I have learned that I don’t have a family so much as a wife and a daughter happily engaged in their own pursuits. Yes, we do love each other and are very much connected to each other’s lives. Terri and Rosie often seem to be best friends: they share a love of writing and Slash. Rosie and I have a bond that is more than a father and daughter sort of bond. We share passions for theater and the arts, and can have deep and meaningful conversations about life. But in what passes for our free time we are more apt to spend it doing things that interest us. Terri has her slash writing and her online slash friends. Rosie has her little coterie of girl friends, her writing, her interest in Wicca, and spells to try. And I have teaching (I teach web page design) in addition to my full time job to fill the hours. In addition I run a couple Internet domains including The Potomac Tavern.

So there are three of us, but when two of us leave the home becomes very quickly just a house. Our two elderly cats seem to sense the absence of excitement and find some remote spots and sleep. And I don’t want them in my face. They sense something is different and leave me alone.

The possibilities of how to spend my free time were rather endless. There were movies I could see that Terri wouldn’t want to see. I could venture into the city, or climb a mountain or two. But I didn’t. I don’t quite remember what I used to do when I was single and by myself. I wasn’t the bar hopping type. I was shy. There was work and the weekends.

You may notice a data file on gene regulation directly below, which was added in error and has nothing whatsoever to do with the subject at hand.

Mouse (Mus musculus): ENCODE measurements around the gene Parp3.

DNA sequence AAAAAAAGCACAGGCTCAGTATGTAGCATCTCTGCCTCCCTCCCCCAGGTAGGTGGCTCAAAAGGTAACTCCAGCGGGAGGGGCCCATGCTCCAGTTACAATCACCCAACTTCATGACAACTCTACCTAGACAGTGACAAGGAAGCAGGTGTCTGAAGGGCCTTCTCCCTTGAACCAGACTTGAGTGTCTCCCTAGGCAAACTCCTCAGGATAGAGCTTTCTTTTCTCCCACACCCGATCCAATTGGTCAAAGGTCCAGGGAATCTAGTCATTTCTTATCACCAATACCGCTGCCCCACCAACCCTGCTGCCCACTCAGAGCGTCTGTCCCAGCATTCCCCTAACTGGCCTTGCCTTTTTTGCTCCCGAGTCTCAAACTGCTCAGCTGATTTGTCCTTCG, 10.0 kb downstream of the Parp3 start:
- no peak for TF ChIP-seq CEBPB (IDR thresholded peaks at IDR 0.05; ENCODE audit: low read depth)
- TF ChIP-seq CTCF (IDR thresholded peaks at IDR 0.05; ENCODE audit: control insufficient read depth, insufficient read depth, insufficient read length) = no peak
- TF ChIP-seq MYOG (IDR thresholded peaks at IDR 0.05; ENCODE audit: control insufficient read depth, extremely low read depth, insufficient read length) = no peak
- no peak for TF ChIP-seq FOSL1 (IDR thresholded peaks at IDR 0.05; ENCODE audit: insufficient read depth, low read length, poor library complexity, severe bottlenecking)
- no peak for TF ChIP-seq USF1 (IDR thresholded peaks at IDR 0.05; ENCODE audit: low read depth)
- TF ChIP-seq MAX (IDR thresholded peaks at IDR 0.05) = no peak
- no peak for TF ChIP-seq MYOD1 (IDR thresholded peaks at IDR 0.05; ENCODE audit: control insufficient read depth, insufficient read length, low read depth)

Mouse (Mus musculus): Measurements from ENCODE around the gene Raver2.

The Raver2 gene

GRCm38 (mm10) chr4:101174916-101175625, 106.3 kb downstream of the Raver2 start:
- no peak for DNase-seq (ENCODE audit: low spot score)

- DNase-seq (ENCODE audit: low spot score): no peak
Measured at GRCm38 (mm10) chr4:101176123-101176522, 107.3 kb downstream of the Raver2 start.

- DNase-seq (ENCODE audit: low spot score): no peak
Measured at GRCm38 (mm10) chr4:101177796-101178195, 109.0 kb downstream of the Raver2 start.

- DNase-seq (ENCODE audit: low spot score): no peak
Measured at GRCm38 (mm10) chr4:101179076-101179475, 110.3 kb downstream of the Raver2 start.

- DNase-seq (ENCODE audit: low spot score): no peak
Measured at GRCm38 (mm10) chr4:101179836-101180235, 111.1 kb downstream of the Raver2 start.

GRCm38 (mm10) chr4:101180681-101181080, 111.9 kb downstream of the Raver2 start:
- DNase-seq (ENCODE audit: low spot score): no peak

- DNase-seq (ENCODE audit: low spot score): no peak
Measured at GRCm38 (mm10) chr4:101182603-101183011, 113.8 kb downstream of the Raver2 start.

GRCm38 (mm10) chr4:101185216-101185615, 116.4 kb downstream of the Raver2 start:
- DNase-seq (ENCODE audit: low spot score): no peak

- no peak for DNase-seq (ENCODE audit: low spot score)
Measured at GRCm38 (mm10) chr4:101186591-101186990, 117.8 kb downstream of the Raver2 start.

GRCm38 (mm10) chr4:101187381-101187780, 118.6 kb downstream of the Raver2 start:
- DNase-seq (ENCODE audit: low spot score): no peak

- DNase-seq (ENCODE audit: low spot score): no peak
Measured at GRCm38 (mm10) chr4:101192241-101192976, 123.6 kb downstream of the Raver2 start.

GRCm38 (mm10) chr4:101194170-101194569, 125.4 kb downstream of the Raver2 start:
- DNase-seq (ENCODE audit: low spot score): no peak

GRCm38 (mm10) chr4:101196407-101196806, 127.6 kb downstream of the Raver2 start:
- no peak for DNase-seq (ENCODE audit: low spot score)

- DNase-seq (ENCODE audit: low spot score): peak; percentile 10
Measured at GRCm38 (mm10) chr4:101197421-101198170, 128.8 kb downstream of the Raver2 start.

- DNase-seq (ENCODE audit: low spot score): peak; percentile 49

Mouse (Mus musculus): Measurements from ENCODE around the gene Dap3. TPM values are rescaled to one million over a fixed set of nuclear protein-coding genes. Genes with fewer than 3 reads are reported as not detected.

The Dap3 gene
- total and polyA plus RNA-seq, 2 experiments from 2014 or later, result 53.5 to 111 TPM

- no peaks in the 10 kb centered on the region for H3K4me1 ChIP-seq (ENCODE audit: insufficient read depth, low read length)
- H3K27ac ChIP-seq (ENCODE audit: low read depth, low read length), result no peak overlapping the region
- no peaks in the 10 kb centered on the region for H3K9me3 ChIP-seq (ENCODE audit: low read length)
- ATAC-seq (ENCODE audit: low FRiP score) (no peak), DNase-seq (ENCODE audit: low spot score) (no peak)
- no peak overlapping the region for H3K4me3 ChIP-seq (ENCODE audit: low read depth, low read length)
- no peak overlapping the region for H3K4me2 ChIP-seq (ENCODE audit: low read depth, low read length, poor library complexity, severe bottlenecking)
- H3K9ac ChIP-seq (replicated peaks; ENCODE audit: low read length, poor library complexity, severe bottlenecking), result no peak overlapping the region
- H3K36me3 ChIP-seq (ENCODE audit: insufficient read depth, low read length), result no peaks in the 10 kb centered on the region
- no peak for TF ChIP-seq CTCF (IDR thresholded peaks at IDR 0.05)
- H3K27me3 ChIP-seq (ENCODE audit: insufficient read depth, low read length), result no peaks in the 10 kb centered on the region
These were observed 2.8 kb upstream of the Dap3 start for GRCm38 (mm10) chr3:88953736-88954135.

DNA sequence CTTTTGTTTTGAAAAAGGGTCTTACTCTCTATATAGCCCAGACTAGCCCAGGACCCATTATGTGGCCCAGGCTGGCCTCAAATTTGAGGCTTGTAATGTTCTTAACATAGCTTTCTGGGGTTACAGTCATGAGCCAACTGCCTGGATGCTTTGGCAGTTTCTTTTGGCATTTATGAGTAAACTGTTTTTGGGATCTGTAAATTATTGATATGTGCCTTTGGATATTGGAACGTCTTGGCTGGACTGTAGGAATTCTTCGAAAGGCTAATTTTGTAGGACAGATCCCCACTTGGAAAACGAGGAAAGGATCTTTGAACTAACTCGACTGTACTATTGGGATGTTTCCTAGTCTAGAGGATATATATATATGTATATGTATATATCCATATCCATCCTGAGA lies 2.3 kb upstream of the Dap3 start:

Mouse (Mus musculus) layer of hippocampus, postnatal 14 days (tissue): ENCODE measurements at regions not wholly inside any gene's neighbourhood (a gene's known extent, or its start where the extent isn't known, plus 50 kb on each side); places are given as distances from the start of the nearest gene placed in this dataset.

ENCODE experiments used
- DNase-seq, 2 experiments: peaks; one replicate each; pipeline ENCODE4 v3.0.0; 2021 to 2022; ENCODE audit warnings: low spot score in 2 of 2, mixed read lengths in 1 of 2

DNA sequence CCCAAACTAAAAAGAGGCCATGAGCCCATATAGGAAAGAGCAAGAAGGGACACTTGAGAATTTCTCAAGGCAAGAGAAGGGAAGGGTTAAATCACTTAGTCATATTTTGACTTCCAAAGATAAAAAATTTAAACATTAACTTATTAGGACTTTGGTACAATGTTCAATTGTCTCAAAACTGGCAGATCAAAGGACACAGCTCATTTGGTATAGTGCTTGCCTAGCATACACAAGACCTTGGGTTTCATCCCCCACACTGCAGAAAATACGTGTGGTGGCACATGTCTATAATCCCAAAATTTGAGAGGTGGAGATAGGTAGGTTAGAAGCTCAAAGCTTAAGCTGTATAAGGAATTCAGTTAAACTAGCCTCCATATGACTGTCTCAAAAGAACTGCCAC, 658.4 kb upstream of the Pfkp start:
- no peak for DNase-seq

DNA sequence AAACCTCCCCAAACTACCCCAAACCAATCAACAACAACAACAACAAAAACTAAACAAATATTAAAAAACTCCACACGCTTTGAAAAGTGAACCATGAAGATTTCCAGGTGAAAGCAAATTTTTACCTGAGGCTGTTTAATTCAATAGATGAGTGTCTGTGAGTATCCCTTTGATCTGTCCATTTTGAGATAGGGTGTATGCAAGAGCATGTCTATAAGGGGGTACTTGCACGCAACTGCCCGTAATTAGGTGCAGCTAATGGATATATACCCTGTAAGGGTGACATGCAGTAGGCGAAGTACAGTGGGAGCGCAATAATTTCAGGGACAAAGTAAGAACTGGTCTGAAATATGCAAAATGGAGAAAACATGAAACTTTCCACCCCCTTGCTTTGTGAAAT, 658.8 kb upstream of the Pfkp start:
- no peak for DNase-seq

I didn’t end up in some strip bar. I don’t know where they are and frankly, I don’t care. I’ve seen enough naked females and if I want to see more there is plenty of pornography on the Internet that is free and much more accessible. I didn’t see a movie either. Instead I was doing pretty much the same things I always do. I teach Saturday mornings so I taught, stayed late and tutored a student. I hit the grocery store because I’d have to anyhow. I did wander down to the Barnes & Noble. It would have been nice if my pal Lisa could have made it, but she wasn’t available. But I had just been there last week. Even the books looked stale.

So I stayed mostly at home, looked out the window, ran a couple miles, worked on stuff for my class, and then tried not to let it feel too weird to go to bed in a big house all by myself.

They’re back. Both are recharged. Terri communed with her friends. Rosie had a good time in Chincoteague and read to us her list of beliefs, an output from their workshop. And the cats are moving around and are in our faces again.

I wonder what I would do if I had a week or two all to myself. Am I still someone wholly apart, or am I now so integrated into something larger that I can’t really distinguish myself apart from it? Am I a fish out of water without intimates in my life? I don’t really know.

Doubtless I will find out again in time. Rosie is less than five years from college. Slash conventions will come and go and I expect my wife will attend more as opportunities and time allow. I will have to relearn how to be my best friend again.